All of us, especially when we are young, look to other people to learn how to behave and to be inspired by their ideals and lifestyle. They can be mentors whom we know personally, or more distant role models we admire through books or other forms of media. Sometimes they are world-famous; sometimes they are less well known to the world, but important to us, such as our own friends and family members. When I was in high school, we had to write a paper comparing two important leaders. Some kids picked politicians or social activists. Since I was really into origami – Japanese paper folding – I picked two origami masters: one Japanese and one American. My teacher was surprised, but gave me points for originality, if nothing else.
Although often there’s only one part of our role models’ lives that we strive to imitate, we are almost inevitably affected by the person in a more profound way. If people are inspired by an athlete’s skill on the playing field, they will also tend to want to wear the same clothes, and even be influenced by their political views. Many of the role models offered to us by our pop culture are extraordinarily talented in their field – be it music, acting, or business and finance – yet are anything but examples of virtue in their not-so-private lives. Their self-indulgence and irresponsibility give abundant fodder to paparazzi and gossip mongers. (That’s not a real problem with origami masters, by the way.)
In today’s Gospel, we are offered a totally different role model: Jesus Himself, who invites us to “learn from [Him], for [He is] meek and humble of heart.” His life was not focused on getting ahead of other people and fighting his way to the top of His field, nor on getting as much fame, fortune, food and fun as possible. On the contrary, He dedicated His life to serving others, sacrificing Himself to save others, and making known the truth of God’s love and the importance of loving God above the things of this world. The truths He taught us are often unpopular, but they are no less true because of that. He came to bring us the peace that passes understanding, even though we will face conflict when we try to be faithful to the path He revealed to us.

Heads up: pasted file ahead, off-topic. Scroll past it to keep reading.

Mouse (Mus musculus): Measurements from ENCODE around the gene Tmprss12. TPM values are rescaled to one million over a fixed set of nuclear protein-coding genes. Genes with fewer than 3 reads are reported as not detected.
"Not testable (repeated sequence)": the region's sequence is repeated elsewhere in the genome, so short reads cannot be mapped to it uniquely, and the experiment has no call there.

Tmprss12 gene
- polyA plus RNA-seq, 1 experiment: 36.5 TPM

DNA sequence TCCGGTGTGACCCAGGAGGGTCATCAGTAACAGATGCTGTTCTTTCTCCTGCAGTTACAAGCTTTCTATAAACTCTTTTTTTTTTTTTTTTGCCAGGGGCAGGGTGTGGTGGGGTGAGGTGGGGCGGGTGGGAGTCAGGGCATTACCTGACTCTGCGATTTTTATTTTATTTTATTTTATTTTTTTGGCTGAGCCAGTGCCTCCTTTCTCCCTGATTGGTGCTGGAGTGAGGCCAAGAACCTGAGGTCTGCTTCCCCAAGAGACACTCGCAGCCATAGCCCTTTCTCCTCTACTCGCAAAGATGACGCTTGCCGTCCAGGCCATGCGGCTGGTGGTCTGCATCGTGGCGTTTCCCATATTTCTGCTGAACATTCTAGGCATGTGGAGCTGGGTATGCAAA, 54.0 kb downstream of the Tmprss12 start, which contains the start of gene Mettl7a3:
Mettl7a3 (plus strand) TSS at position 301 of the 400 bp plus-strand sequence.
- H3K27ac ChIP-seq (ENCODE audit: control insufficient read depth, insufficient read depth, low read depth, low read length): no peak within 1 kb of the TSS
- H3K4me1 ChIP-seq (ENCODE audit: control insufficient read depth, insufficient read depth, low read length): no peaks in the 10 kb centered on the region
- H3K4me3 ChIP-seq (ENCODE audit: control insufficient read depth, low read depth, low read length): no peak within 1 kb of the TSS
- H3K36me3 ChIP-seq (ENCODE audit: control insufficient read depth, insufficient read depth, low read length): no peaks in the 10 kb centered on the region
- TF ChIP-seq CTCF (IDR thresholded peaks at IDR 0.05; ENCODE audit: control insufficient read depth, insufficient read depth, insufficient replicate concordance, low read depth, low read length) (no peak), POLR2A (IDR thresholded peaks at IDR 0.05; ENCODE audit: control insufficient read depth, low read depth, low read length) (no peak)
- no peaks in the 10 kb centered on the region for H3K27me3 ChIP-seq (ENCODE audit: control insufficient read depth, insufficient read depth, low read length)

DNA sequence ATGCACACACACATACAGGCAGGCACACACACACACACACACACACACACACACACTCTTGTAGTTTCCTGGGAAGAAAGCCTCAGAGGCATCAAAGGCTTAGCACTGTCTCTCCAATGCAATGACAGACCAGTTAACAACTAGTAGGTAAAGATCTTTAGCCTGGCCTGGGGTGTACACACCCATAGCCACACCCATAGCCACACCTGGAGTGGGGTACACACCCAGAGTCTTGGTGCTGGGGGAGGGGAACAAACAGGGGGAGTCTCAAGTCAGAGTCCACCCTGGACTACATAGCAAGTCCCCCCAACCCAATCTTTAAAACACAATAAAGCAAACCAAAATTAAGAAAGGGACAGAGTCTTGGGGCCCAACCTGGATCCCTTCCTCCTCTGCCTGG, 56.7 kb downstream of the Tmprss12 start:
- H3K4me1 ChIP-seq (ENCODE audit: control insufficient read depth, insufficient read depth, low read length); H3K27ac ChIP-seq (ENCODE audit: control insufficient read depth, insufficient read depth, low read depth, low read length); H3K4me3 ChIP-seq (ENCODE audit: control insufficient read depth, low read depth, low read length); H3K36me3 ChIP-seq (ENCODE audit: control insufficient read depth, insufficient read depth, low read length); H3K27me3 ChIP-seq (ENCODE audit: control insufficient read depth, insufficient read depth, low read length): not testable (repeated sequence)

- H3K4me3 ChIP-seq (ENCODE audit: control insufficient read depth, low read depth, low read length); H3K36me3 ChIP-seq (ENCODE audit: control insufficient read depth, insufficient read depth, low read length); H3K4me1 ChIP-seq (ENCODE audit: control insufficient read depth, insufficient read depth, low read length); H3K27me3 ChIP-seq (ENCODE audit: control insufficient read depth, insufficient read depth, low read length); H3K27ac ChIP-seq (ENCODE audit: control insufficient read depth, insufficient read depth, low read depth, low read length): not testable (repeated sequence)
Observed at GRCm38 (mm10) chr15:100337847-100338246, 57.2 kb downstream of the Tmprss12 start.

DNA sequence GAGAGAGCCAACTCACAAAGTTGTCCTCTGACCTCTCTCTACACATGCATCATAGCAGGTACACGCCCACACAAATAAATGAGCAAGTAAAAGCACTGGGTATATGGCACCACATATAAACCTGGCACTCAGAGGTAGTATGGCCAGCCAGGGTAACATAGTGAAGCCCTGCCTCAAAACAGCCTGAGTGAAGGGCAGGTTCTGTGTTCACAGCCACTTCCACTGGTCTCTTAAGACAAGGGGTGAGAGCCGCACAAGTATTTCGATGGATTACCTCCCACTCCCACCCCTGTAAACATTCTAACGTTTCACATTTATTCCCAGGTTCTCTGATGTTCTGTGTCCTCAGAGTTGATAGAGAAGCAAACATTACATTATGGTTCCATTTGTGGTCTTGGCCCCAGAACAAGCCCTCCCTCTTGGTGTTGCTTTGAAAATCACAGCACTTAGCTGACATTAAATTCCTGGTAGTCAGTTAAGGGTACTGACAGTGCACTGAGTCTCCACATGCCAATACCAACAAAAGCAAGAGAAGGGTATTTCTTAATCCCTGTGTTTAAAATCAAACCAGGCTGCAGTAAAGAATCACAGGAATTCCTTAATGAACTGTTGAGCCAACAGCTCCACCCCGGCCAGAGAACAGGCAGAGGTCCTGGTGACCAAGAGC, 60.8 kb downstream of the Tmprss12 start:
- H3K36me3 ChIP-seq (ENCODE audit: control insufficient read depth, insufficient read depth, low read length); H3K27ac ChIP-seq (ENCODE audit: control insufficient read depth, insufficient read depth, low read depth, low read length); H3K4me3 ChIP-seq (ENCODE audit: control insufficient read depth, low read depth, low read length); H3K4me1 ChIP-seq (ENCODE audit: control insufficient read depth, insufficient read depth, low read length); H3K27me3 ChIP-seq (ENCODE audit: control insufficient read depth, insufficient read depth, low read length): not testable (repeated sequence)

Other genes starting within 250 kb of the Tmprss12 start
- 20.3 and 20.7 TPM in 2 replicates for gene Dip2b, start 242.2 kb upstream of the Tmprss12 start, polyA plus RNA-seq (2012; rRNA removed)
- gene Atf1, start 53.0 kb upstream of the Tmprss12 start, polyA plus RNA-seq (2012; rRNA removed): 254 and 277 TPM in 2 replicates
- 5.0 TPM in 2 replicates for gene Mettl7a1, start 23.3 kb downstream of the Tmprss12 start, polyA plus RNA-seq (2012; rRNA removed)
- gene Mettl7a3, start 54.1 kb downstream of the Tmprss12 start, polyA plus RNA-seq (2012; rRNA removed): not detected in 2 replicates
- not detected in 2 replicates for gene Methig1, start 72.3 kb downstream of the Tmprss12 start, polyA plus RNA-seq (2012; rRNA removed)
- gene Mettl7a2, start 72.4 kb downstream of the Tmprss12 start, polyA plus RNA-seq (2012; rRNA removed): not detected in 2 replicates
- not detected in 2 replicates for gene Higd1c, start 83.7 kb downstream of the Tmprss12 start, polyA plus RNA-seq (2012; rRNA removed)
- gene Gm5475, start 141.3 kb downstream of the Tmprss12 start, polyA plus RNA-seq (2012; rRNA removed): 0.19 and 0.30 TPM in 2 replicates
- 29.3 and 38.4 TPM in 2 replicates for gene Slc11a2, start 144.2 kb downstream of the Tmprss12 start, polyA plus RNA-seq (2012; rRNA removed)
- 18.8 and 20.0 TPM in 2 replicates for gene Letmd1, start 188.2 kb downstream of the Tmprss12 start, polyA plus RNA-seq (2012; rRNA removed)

Fortunately, we are not alone as we strive to follow Christ as our role model. We have the Holy Spirit dwelling in us to guide us and strengthen us. As Christians, we follow this Spirit above all, even when this means going against the natural tendencies of our bodies and our emotions. Those sacrifices in this life are necessary for the life of our spirit, and for us to receive eternal life in heaven, as St Paul explains in the second reading.
We don’t always live up to the ideal that we see in the life of Jesus. It’s no surprise; Jesus is God, and we aren’t. Sometimes we fail. But then we can experience God’s immense love, compassion and forgiveness, as described in the psalm we just heard. Our failure should not discourage us; rather, our experience of God’s mercy should inspire us to trust Him more and to be more forgiving and loving to the people around us.
We still need to look to human role models, because they often seem closer and more tangible. The Church offers us the saints as examples; we learn to imitate Christ by imitating them. But we also can find many good models in our own family, our parish and our nation, and we are called to be role models for the people around us, especially for the young. May God help us learn from Jesus to be meek and humble of heart, merciful and forgiving. And let us pray for all those people who influence the youth of our nation and the world, that they may discover and follow Jesus too, and bring many people to love and follow him.